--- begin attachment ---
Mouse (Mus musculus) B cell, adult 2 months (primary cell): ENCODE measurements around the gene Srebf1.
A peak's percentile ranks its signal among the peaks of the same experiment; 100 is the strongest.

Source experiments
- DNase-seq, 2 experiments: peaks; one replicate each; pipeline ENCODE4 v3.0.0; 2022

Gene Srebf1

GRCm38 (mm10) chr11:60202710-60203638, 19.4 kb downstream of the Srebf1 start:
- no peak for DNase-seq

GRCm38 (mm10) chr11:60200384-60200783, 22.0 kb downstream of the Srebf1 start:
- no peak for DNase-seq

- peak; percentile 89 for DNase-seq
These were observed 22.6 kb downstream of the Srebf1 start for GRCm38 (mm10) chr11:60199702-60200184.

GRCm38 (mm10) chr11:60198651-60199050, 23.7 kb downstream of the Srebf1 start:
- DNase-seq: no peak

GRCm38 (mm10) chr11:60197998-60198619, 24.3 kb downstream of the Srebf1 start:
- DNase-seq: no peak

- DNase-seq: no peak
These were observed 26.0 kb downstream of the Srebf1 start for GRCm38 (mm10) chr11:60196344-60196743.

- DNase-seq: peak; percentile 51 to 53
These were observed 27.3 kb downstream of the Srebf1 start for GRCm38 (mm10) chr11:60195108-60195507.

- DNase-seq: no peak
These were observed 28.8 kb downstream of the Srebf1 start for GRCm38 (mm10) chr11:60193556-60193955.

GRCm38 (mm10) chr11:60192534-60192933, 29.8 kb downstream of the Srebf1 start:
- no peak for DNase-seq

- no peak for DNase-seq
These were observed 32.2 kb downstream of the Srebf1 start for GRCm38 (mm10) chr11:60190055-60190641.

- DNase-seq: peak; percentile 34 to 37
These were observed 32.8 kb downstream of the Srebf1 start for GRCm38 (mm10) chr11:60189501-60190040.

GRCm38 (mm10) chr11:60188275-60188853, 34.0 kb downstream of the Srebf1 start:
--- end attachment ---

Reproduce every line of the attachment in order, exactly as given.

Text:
Mouse (Mus musculus) B cell, adult 2 months (primary cell): ENCODE measurements around the gene Srebf1.
A peak's percentile ranks its signal among the peaks of the same experiment; 100 is the strongest.

Source experiments
- DNase-seq, 2 experiments: peaks; one replicate each; pipeline ENCODE4 v3.0.0; 2022

Gene Srebf1

GRCm38 (mm10) chr11:60202710-60203638, 19.4 kb downstream of the Srebf1 start:
- no peak for DNase-seq

GRCm38 (mm10) chr11:60200384-60200783, 22.0 kb downstream of the Srebf1 start:
- no peak for DNase-seq

- peak; percentile 89 for DNase-seq
These were observed 22.6 kb downstream of the Srebf1 start for GRCm38 (mm10) chr11:60199702-60200184.

GRCm38 (mm10) chr11:60198651-60199050, 23.7 kb downstream of the Srebf1 start:
- DNase-seq: no peak

GRCm38 (mm10) chr11:60197998-60198619, 24.3 kb downstream of the Srebf1 start:
- DNase-seq: no peak

- DNase-seq: no peak
These were observed 26.0 kb downstream of the Srebf1 start for GRCm38 (mm10) chr11:60196344-60196743.

- DNase-seq: peak; percentile 51 to 53
These were observed 27.3 kb downstream of the Srebf1 start for GRCm38 (mm10) chr11:60195108-60195507.

- DNase-seq: no peak
These were observed 28.8 kb downstream of the Srebf1 start for GRCm38 (mm10) chr11:60193556-60193955.

GRCm38 (mm10) chr11:60192534-60192933, 29.8 kb downstream of the Srebf1 start:
- no peak for DNase-seq

- no peak for DNase-seq
These were observed 32.2 kb downstream of the Srebf1 start for GRCm38 (mm10) chr11:60190055-60190641.

- DNase-seq: peak; percentile 34 to 37
These were observed 32.8 kb downstream of the Srebf1 start for GRCm38 (mm10) chr11:60189501-60190040.

GRCm38 (mm10) chr11:60188275-60188853, 34.0 kb downstream of the Srebf1 start: